Friday, May 6, 2011

.22 rifles

A friend recently asked me to be on the lookout for a good .22 rifle.  This isn't the first time I've had that question, but with my lifelong experience with these devices, I have a lot of opinion on the subject.
Dad's rifle had a shorter barrel than this example

The first .22 rifle I shot was my dad's old 'shooting-rats-in-the-dump' gun.  It was a Page-Lewis single-shot lever rifle that took only .22 Shorts, one of the classic early 20th century so-called "boy's rifles."  Unfortunately no one in our family knows what became of it.  It would have been a great teaching tool for my grandsons.  This is one of the classics I'm always on the lookout for, though I have never seen another one anywhere despite haunting gunstores and gunshows all over the country for years now.

The Marlin 81D from Sears
By my teen years, my dad bought a Marlin 81D from good ole Sears Roebuck.  It's a tube fed, bolt action rifle with a heavy walnut stock and solid construction that takes .22 Short, Long and Long Rifle ammunition.  That one we still have, or at least my little brother has it.  I've fired hundreds of rounds through it, and really learned to shoot a rifle with that gun.  I've dispatched many a squirrel with it down along the Nottoway River and our whole family has enjoyed shooting it for years now.
Over the years I've come in contact with, fired and learned to use many different .22 rifle designs.  The Mossbergs come to mind, notably the 152 with it's fold down stock, the Remington bolts, Winchester bolts and pumps, and the famous Ruger 10-22.

As I've grown older and both more able to research and buy the options, I have become a fan of CZs .22 rifles.  My recent favorites include a CZ-452 Full Stock rifle, a CZ 452 Lux (with the 24.5" barrel) which have the quality CZ bolt action and takes .22 Long Rifle ammo only fed in magazines of 5 or 10 rounds.  At the moment, I have a CZ-452 Scout that is for my grandboys when they're old enough to learn to shoot as well as my own main .22 rifle, a CZ-452ZKM "Special Training" rifle.

CZ-452 Scout waiting for Marshall and Calvin to grow up

All of the .22 rifles I've been discussing so far are what I would call general purpose or field use rifles.  They're suitable for teaching, training, hunting small game, and general target shooting.  Although they are all inherently accurate, none are as specialized as the purpose built competition rifles, like the Anshutz.

So with all this as background, I'd like to return to the original topic here--what's a good .22 rifle?  Since almost no one who asks that questions is looking to become an Olympic competitor, I always recommend keeping the cost down and getting something that is reliable and can be shot a lot without needing constant repair or adjustment.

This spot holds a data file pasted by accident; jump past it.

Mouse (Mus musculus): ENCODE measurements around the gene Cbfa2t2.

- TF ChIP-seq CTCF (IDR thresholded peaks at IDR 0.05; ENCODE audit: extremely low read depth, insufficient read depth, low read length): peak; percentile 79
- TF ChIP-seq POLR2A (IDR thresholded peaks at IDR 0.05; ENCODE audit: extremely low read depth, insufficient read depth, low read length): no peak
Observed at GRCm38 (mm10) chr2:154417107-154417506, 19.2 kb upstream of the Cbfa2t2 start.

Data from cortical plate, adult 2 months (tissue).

There is an excellent series of .22 rifles being sold under the Mossberg name called the "Plinkster."  The model 702 is the semi-auto version, and the model 802 is a bolt-action.  Both rifles take 5 or 10 round magazines and have synthetic stocks (many are black, but several new models with camoflage pattern stocks in a wide variety of colors have recently appeared).  I've only seen these rifles with a blued metal finish, but I'm informed they can also be found in stainless.  They can be found for $100 to $200 at Walmart, Bass Pro, Dicks, Gander Mountain, as well as many gunstores.  I've owned and used several examples of this gun and find it a fun, accurate, easy to use rifle, it's main feature being it's low price.  The semi-auto version can jam or misfeed from time to time, and as with the Ruger 10-22, maintaining the magazine is important to keeping the gun running well, but the Plinkster is the rifle I recommend as a good low-cost entry level rifle in .22LR.

One note on action types: I like bolt action rifles for most purposes since they are simple to learn, reliable, and easier to maintain and keep clean.  Semi-autos are fun because you can shoot a lot quickly, but I find that they encourage the shooter to be less attentive to fundamentals as well as shooting up too much ammunition.  Other actions such as lever, pump or slide action, etc., are preferable to semi-autos for learning to shoot, but tend to be a little more expensive.

So my recommendation:  If you want to spend less than $150.  Get a Mossberg bolt action rifle and six bulk boxes of ammo (that's 3300 rounds).  If you want a high quality, classy rifle, (i.e. $500 or so) buy a CZ-452 or a Ruger 77-22 bolt. 

Which ever gun you get, shoot it extensively without a scope so you really learn to shoot well.  Then, if you really need one, add a scope later.  That's only a $25 expense if you go to Walmart.

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